She visited many homes of eligible families and recounted seeing growth of teens since she first met them. She recalled experiences with two families in which the mothers planned to get a high school equivalency diploma, in part so they could be more involved with their children's education.
"PROMISE is a family," Hardy said. "You can't help the child without helping the parent. Sometimes these kids are not on the level that they know what is best for them. We are putting tools in their toolbox.
"I'm glad to be a part of the PROMISE project," she continued. "We have great upcoming activities for our youth that I will actively be involved in. I am looking forward to using my skills and experience in my new duties as central region retention specialist."
David Whitten, Northwest Arkansas recruiter, spent a lot of time presenting PROMISE key points throughout his region. He attended several conferences in the northwestern region. Whitten experienced great success telephoning eligible participants and home visits. He recalled several late evenings visiting with potential participants. One of his favorite parts was recruiting eligible Spanish-speaking participants and translating PROMISE information.
Whitten and other staff members delivered gourmet cupcakes to Craighead County residents for Valentine's Day as another approach to obtain new enrollments and get the word out about PROMISE.
Staff members employed as "connectors" were instrumental in the recruitment process, too. Connectors support the household's needs and engagement with PROMISE services and existing resources.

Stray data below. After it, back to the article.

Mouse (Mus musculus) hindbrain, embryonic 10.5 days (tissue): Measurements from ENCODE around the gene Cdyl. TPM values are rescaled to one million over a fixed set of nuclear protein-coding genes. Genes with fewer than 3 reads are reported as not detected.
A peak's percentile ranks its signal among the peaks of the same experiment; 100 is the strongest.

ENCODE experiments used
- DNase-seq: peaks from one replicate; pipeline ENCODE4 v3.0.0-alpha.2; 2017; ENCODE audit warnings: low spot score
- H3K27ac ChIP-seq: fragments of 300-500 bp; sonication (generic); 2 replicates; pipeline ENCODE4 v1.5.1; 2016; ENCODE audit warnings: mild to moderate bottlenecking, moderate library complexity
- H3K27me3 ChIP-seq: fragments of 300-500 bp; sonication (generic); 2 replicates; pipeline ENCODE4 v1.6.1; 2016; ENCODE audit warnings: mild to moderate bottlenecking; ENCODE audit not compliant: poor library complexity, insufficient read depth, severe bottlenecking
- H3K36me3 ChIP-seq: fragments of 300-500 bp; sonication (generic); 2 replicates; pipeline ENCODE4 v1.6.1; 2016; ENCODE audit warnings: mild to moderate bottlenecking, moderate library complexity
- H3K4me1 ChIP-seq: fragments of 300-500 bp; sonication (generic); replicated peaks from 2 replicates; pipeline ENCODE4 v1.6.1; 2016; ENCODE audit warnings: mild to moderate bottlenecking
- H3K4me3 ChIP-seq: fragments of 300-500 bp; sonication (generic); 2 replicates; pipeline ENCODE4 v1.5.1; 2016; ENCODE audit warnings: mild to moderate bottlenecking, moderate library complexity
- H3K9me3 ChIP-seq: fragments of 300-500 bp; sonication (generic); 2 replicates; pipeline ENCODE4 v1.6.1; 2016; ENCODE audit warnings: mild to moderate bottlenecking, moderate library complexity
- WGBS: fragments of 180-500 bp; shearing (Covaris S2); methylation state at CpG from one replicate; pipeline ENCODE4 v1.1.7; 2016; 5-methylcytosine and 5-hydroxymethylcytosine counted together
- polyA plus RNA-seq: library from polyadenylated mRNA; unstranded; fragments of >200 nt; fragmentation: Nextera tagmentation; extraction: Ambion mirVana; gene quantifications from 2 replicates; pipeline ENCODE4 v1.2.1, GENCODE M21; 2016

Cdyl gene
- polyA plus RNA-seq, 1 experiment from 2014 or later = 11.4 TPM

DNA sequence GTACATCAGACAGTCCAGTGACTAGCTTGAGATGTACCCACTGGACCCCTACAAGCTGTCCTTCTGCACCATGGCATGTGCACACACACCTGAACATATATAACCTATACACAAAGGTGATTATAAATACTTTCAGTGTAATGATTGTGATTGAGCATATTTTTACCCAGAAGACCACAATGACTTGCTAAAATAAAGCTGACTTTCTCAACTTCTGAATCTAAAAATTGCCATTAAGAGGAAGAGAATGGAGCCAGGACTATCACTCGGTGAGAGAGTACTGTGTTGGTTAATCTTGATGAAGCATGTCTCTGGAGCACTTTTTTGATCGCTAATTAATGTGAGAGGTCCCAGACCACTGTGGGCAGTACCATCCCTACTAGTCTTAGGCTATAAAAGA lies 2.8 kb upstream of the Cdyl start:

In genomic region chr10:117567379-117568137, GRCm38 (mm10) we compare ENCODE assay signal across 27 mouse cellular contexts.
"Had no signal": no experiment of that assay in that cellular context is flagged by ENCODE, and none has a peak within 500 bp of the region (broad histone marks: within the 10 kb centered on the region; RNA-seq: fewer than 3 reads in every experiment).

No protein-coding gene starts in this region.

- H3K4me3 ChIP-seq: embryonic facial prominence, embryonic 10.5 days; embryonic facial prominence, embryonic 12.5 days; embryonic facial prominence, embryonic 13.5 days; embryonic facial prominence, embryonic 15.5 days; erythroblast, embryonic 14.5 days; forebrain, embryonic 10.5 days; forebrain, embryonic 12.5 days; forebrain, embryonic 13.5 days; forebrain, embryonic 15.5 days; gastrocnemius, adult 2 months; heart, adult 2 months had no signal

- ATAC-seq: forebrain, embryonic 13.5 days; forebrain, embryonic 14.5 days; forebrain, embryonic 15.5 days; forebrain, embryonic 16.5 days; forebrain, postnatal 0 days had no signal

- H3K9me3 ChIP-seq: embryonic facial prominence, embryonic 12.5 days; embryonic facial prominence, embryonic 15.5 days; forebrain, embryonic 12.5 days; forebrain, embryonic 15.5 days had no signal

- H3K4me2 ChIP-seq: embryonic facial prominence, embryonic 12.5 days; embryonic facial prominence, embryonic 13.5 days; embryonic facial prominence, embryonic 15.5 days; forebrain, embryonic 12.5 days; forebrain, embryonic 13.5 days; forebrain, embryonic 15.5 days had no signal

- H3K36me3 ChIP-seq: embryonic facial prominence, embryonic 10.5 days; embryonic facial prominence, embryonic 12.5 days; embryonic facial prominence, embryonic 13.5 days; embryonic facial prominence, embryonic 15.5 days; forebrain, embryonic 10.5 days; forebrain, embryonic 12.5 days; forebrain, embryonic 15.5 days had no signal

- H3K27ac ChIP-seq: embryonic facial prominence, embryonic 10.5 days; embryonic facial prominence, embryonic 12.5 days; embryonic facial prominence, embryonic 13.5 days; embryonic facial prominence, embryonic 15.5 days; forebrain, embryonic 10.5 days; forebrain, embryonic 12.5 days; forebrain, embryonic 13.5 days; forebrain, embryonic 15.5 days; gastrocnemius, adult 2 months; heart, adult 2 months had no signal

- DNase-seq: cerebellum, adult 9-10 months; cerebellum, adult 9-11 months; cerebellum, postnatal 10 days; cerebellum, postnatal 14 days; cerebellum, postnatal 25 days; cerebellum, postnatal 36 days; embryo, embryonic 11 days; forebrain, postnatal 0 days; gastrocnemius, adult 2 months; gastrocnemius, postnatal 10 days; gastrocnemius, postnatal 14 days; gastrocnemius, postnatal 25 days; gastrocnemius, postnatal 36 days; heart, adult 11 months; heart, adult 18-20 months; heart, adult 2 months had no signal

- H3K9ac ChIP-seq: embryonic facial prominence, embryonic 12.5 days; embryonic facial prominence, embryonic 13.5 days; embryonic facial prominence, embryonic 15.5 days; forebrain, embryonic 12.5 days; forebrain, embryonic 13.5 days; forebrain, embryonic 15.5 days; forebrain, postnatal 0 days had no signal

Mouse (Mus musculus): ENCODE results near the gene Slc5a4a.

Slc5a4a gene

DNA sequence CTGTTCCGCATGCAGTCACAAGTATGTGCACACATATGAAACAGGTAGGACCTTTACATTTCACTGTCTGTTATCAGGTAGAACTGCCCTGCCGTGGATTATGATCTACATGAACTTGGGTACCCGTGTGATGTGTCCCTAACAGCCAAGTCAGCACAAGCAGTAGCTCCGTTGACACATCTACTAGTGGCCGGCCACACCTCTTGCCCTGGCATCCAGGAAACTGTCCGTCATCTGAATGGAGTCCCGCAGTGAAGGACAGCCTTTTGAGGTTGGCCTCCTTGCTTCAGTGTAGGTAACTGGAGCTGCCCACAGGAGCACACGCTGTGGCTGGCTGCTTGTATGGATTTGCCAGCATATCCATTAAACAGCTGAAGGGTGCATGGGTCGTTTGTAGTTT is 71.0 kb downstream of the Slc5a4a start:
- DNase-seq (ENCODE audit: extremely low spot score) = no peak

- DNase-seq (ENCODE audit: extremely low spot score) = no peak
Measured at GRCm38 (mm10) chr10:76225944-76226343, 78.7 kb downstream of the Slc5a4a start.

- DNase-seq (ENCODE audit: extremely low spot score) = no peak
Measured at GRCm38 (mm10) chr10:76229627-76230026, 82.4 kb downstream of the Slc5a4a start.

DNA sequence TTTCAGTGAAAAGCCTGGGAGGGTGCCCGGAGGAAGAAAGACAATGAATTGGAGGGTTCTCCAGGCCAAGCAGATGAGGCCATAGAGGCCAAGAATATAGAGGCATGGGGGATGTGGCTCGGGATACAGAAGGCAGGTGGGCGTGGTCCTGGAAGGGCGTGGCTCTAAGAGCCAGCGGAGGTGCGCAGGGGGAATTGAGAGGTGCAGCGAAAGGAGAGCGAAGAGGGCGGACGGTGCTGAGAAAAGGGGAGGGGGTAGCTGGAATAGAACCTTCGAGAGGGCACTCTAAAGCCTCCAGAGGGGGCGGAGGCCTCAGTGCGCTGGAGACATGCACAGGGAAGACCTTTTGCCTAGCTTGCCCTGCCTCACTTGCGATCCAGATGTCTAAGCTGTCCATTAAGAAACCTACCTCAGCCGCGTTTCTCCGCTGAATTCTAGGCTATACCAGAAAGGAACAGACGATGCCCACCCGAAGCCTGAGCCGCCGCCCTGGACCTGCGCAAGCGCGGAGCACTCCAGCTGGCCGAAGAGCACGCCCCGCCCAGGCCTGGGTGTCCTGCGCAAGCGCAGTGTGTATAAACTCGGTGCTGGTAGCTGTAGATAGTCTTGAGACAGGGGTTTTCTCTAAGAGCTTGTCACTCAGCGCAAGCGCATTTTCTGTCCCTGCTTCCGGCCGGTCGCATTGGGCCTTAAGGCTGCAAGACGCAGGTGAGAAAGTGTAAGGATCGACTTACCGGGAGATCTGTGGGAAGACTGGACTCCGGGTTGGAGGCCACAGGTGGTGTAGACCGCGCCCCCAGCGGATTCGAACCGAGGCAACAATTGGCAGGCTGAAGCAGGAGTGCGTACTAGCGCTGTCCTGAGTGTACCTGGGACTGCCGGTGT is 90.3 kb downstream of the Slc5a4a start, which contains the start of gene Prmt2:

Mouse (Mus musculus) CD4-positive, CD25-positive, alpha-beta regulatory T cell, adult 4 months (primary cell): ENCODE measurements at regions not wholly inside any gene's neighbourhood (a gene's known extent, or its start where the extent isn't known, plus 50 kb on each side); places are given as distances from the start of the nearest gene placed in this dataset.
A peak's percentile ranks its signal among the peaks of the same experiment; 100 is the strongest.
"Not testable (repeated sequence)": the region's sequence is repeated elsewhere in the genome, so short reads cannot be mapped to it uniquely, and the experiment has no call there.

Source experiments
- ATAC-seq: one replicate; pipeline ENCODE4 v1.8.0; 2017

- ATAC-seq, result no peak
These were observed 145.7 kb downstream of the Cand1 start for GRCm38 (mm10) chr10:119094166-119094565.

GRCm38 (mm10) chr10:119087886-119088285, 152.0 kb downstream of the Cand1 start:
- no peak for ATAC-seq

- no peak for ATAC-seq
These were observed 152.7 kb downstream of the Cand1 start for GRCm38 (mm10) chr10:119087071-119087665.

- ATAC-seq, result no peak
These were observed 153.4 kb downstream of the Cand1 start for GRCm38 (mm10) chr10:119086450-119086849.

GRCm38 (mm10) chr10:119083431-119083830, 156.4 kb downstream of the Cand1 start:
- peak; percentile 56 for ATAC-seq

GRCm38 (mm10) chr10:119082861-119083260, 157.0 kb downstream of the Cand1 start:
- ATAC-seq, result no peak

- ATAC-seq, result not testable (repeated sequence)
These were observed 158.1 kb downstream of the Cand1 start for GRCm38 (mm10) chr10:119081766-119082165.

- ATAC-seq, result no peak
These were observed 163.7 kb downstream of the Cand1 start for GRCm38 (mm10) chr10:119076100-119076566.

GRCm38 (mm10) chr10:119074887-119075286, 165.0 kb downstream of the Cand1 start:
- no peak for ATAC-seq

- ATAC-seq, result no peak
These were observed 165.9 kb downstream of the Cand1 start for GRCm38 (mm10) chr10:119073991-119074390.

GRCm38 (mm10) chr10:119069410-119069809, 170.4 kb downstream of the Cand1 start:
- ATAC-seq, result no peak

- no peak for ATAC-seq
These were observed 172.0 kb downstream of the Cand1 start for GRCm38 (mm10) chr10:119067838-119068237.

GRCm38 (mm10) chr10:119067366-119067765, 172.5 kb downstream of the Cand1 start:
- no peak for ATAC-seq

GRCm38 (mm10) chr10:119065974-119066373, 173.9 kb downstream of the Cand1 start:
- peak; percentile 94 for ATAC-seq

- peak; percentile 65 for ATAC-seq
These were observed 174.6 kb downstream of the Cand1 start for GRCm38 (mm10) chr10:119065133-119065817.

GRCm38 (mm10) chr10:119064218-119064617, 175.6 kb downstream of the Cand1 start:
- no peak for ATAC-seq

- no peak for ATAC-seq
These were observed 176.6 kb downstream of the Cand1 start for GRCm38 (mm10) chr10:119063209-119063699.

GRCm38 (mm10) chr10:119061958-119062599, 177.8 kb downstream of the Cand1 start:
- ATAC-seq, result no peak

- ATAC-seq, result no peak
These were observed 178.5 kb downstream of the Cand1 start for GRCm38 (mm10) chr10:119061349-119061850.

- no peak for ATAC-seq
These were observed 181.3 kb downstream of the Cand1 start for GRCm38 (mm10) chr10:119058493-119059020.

Webster gave the example of a family in Ouachita County who lost their water service, and connector Shandi Porchia helped them get it restored, as well as finding a contractor to help with sewer services for free. The family had been without a water supply for two years.
Webster also told of a Miller County participant who is a wheelchair user and lives with an elderly guardian. PROMISE connector Jennifer Harris was able to arrange to have a wheelchair-accessible ramp installed at their home so both the teen and his guardian could go in and out more easily. The family had not known what resources were available, and the PROMISE connector was able to help coordinate services.
Recruiters said the primary concern parents had about PROMISE was how it would affect benefits. Would participating in PROMISE take away the Supplemental Security Income their children with disabilities received? How would it affect their monthly income? The recruiters explained that they would not lose those benefits by participating in the research project.
The recruiting staff are now concentrating on retention of participants, and Alejandro Ortiz is now the state coordinator for retention, shifting from his former role as recruitment coordinator.
"We will do everything that falls under the umbrella of keeping students active," Ortiz said.
Brent Thomas Williams, principal investigator of the project and an associate professor of rehabilitation research and education, said supplemental funding received after the initial grant of $34.2 million made possible keeping the recruiters on as retention specialists.
"We need to make sure all the participants are fully engaged," Williams said. "Otherwise, it's like we never recruited them."
Webster said one reason she applied to work for PROMISE was because she likes to travel.
"I have a smile on my face every day," she said. "I'm looking forward to working in retention now because, if families are not engaged, they just don't know what they are missing. I'm just the right person to get them back in stride again."
PROMISE is doing what it intended, Williams said.
"This is the goal of Arkansas PROMISE, to explore the best ways to help youth with disabilities receiving SSI successfully transition from high school to independence and inclusion in the community," he said.
Heidi Wells, director of communications
College of Education and Health Professions